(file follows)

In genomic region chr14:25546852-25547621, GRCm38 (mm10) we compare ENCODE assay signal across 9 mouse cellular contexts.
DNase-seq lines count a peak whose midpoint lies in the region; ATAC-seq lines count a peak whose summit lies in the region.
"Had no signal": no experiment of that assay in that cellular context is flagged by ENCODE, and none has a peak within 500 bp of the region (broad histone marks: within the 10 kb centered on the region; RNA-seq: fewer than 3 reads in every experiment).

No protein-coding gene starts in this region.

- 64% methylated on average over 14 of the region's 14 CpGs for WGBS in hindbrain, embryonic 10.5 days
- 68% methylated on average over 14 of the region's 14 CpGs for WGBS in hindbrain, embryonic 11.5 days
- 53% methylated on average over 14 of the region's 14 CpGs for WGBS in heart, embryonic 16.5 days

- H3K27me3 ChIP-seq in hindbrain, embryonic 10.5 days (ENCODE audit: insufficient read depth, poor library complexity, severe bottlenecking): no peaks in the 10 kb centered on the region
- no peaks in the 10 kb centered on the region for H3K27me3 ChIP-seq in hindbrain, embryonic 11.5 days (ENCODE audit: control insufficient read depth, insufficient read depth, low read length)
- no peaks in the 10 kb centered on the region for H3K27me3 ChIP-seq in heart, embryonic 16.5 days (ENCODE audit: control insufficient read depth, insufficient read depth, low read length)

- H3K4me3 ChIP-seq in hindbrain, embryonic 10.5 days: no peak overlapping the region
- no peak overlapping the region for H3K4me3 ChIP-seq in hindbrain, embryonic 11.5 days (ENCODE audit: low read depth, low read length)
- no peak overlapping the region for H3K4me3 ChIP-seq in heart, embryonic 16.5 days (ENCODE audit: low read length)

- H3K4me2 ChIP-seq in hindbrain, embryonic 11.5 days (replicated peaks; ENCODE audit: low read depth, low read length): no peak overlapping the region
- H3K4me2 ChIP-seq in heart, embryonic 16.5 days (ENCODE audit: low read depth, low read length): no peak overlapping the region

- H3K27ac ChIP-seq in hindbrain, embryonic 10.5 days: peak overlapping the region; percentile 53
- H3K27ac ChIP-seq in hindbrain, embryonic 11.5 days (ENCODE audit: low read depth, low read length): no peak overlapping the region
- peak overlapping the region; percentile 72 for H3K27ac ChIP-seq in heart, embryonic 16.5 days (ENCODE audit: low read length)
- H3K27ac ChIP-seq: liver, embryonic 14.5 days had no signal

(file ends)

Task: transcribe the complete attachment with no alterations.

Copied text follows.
In genomic region chr14:25546852-25547621, GRCm38 (mm10) we compare ENCODE assay signal across 9 mouse cellular contexts.
DNase-seq lines count a peak whose midpoint lies in the region; ATAC-seq lines count a peak whose summit lies in the region.
"Had no signal": no experiment of that assay in that cellular context is flagged by ENCODE, and none has a peak within 500 bp of the region (broad histone marks: within the 10 kb centered on the region; RNA-seq: fewer than 3 reads in every experiment).

No protein-coding gene starts in this region.

- 64% methylated on average over 14 of the region's 14 CpGs for WGBS in hindbrain, embryonic 10.5 days
- 68% methylated on average over 14 of the region's 14 CpGs for WGBS in hindbrain, embryonic 11.5 days
- 53% methylated on average over 14 of the region's 14 CpGs for WGBS in heart, embryonic 16.5 days

- H3K27me3 ChIP-seq in hindbrain, embryonic 10.5 days (ENCODE audit: insufficient read depth, poor library complexity, severe bottlenecking): no peaks in the 10 kb centered on the region
- no peaks in the 10 kb centered on the region for H3K27me3 ChIP-seq in hindbrain, embryonic 11.5 days (ENCODE audit: control insufficient read depth, insufficient read depth, low read length)
- no peaks in the 10 kb centered on the region for H3K27me3 ChIP-seq in heart, embryonic 16.5 days (ENCODE audit: control insufficient read depth, insufficient read depth, low read length)

- H3K4me3 ChIP-seq in hindbrain, embryonic 10.5 days: no peak overlapping the region
- no peak overlapping the region for H3K4me3 ChIP-seq in hindbrain, embryonic 11.5 days (ENCODE audit: low read depth, low read length)
- no peak overlapping the region for H3K4me3 ChIP-seq in heart, embryonic 16.5 days (ENCODE audit: low read length)

- H3K4me2 ChIP-seq in hindbrain, embryonic 11.5 days (replicated peaks; ENCODE audit: low read depth, low read length): no peak overlapping the region
- H3K4me2 ChIP-seq in heart, embryonic 16.5 days (ENCODE audit: low read depth, low read length): no peak overlapping the region

- H3K27ac ChIP-seq in hindbrain, embryonic 10.5 days: peak overlapping the region; percentile 53
- H3K27ac ChIP-seq in hindbrain, embryonic 11.5 days (ENCODE audit: low read depth, low read length): no peak overlapping the region
- peak overlapping the region; percentile 72 for H3K27ac ChIP-seq in heart, embryonic 16.5 days (ENCODE audit: low read length)
- H3K27ac ChIP-seq: liver, embryonic 14.5 days had no signal